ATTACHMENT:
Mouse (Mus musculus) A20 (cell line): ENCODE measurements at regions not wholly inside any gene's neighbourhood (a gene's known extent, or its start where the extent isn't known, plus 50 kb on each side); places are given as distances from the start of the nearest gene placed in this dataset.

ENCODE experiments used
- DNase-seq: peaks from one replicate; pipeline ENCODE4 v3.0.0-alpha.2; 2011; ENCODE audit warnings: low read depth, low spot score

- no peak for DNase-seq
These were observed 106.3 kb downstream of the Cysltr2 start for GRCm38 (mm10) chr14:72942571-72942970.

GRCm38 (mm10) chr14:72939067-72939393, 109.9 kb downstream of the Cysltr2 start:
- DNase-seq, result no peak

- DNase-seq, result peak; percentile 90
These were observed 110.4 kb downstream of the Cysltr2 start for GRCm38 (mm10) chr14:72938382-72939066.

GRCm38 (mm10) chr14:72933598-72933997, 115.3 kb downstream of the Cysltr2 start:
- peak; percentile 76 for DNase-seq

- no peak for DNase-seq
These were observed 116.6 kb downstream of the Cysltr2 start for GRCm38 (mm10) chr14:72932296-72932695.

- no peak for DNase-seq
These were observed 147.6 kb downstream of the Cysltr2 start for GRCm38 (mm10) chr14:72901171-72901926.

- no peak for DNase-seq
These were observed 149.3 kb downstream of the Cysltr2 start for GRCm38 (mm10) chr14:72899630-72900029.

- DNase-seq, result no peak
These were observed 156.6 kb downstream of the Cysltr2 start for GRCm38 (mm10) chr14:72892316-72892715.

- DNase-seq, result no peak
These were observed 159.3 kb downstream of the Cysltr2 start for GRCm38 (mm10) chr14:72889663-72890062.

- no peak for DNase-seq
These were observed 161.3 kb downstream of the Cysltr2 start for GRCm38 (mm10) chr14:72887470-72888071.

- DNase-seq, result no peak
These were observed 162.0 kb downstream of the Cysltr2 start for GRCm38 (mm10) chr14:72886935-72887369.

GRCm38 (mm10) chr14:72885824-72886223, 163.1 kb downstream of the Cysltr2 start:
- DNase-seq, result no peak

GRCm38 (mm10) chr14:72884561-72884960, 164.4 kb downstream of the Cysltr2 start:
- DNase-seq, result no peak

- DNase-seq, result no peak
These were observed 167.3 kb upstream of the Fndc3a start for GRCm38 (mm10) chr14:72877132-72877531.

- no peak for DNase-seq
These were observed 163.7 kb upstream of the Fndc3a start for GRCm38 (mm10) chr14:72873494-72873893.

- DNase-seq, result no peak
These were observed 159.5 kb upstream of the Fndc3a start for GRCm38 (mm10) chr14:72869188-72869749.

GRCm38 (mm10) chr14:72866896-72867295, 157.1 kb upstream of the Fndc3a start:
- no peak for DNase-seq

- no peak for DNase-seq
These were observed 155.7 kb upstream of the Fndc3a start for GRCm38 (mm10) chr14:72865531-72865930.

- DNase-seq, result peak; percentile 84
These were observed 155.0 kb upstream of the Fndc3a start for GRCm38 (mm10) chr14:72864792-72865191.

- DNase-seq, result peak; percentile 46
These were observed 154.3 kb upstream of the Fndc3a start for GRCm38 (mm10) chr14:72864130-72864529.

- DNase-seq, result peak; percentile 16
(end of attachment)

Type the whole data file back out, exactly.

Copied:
Mouse (Mus musculus) A20 (cell line): ENCODE measurements at regions not wholly inside any gene's neighbourhood (a gene's known extent, or its start where the extent isn't known, plus 50 kb on each side); places are given as distances from the start of the nearest gene placed in this dataset.

ENCODE experiments used
- DNase-seq: peaks from one replicate; pipeline ENCODE4 v3.0.0-alpha.2; 2011; ENCODE audit warnings: low read depth, low spot score

- no peak for DNase-seq
These were observed 106.3 kb downstream of the Cysltr2 start for GRCm38 (mm10) chr14:72942571-72942970.

GRCm38 (mm10) chr14:72939067-72939393, 109.9 kb downstream of the Cysltr2 start:
- DNase-seq, result no peak

- DNase-seq, result peak; percentile 90
These were observed 110.4 kb downstream of the Cysltr2 start for GRCm38 (mm10) chr14:72938382-72939066.

GRCm38 (mm10) chr14:72933598-72933997, 115.3 kb downstream of the Cysltr2 start:
- peak; percentile 76 for DNase-seq

- no peak for DNase-seq
These were observed 116.6 kb downstream of the Cysltr2 start for GRCm38 (mm10) chr14:72932296-72932695.

- no peak for DNase-seq
These were observed 147.6 kb downstream of the Cysltr2 start for GRCm38 (mm10) chr14:72901171-72901926.

- no peak for DNase-seq
These were observed 149.3 kb downstream of the Cysltr2 start for GRCm38 (mm10) chr14:72899630-72900029.

- DNase-seq, result no peak
These were observed 156.6 kb downstream of the Cysltr2 start for GRCm38 (mm10) chr14:72892316-72892715.

- DNase-seq, result no peak
These were observed 159.3 kb downstream of the Cysltr2 start for GRCm38 (mm10) chr14:72889663-72890062.

- no peak for DNase-seq
These were observed 161.3 kb downstream of the Cysltr2 start for GRCm38 (mm10) chr14:72887470-72888071.

- DNase-seq, result no peak
These were observed 162.0 kb downstream of the Cysltr2 start for GRCm38 (mm10) chr14:72886935-72887369.

GRCm38 (mm10) chr14:72885824-72886223, 163.1 kb downstream of the Cysltr2 start:
- DNase-seq, result no peak

GRCm38 (mm10) chr14:72884561-72884960, 164.4 kb downstream of the Cysltr2 start:
- DNase-seq, result no peak

- DNase-seq, result no peak
These were observed 167.3 kb upstream of the Fndc3a start for GRCm38 (mm10) chr14:72877132-72877531.

- no peak for DNase-seq
These were observed 163.7 kb upstream of the Fndc3a start for GRCm38 (mm10) chr14:72873494-72873893.

- DNase-seq, result no peak
These were observed 159.5 kb upstream of the Fndc3a start for GRCm38 (mm10) chr14:72869188-72869749.

GRCm38 (mm10) chr14:72866896-72867295, 157.1 kb upstream of the Fndc3a start:
- no peak for DNase-seq

- no peak for DNase-seq
These were observed 155.7 kb upstream of the Fndc3a start for GRCm38 (mm10) chr14:72865531-72865930.

- DNase-seq, result peak; percentile 84
These were observed 155.0 kb upstream of the Fndc3a start for GRCm38 (mm10) chr14:72864792-72865191.

- DNase-seq, result peak; percentile 46
These were observed 154.3 kb upstream of the Fndc3a start for GRCm38 (mm10) chr14:72864130-72864529.

- DNase-seq, result peak; percentile 16